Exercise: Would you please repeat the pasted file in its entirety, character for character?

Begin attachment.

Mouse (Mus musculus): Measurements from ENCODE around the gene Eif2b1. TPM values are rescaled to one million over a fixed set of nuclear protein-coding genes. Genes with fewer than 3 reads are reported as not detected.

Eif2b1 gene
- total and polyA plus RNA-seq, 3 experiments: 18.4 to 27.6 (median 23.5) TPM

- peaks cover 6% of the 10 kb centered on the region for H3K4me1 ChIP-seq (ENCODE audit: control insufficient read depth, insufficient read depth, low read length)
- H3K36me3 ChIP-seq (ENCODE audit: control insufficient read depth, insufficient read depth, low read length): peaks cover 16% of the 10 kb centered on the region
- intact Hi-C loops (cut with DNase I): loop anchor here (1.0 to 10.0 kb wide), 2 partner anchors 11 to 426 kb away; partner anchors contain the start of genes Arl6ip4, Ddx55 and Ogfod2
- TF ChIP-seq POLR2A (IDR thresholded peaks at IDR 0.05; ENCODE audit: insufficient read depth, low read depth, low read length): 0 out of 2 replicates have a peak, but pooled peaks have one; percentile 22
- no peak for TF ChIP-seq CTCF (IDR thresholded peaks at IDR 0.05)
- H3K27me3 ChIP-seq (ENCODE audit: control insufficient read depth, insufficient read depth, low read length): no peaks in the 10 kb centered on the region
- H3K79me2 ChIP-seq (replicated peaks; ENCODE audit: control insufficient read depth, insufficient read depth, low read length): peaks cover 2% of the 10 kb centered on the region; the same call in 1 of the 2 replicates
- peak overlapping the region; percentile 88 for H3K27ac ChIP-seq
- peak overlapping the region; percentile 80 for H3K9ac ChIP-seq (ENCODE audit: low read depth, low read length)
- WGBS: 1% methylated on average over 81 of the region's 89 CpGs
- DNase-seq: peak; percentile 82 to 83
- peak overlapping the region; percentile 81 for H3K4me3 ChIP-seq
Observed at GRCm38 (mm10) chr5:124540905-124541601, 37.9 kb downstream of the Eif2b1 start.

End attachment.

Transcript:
Mouse (Mus musculus): Measurements from ENCODE around the gene Eif2b1. TPM values are rescaled to one million over a fixed set of nuclear protein-coding genes. Genes with fewer than 3 reads are reported as not detected.

Eif2b1 gene
- total and polyA plus RNA-seq, 3 experiments: 18.4 to 27.6 (median 23.5) TPM

- peaks cover 6% of the 10 kb centered on the region for H3K4me1 ChIP-seq (ENCODE audit: control insufficient read depth, insufficient read depth, low read length)
- H3K36me3 ChIP-seq (ENCODE audit: control insufficient read depth, insufficient read depth, low read length): peaks cover 16% of the 10 kb centered on the region
- intact Hi-C loops (cut with DNase I): loop anchor here (1.0 to 10.0 kb wide), 2 partner anchors 11 to 426 kb away; partner anchors contain the start of genes Arl6ip4, Ddx55 and Ogfod2
- TF ChIP-seq POLR2A (IDR thresholded peaks at IDR 0.05; ENCODE audit: insufficient read depth, low read depth, low read length): 0 out of 2 replicates have a peak, but pooled peaks have one; percentile 22
- no peak for TF ChIP-seq CTCF (IDR thresholded peaks at IDR 0.05)
- H3K27me3 ChIP-seq (ENCODE audit: control insufficient read depth, insufficient read depth, low read length): no peaks in the 10 kb centered on the region
- H3K79me2 ChIP-seq (replicated peaks; ENCODE audit: control insufficient read depth, insufficient read depth, low read length): peaks cover 2% of the 10 kb centered on the region; the same call in 1 of the 2 replicates
- peak overlapping the region; percentile 88 for H3K27ac ChIP-seq
- peak overlapping the region; percentile 80 for H3K9ac ChIP-seq (ENCODE audit: low read depth, low read length)
- WGBS: 1% methylated on average over 81 of the region's 89 CpGs
- DNase-seq: peak; percentile 82 to 83
- peak overlapping the region; percentile 81 for H3K4me3 ChIP-seq
Observed at GRCm38 (mm10) chr5:124540905-124541601, 37.9 kb downstream of the Eif2b1 start.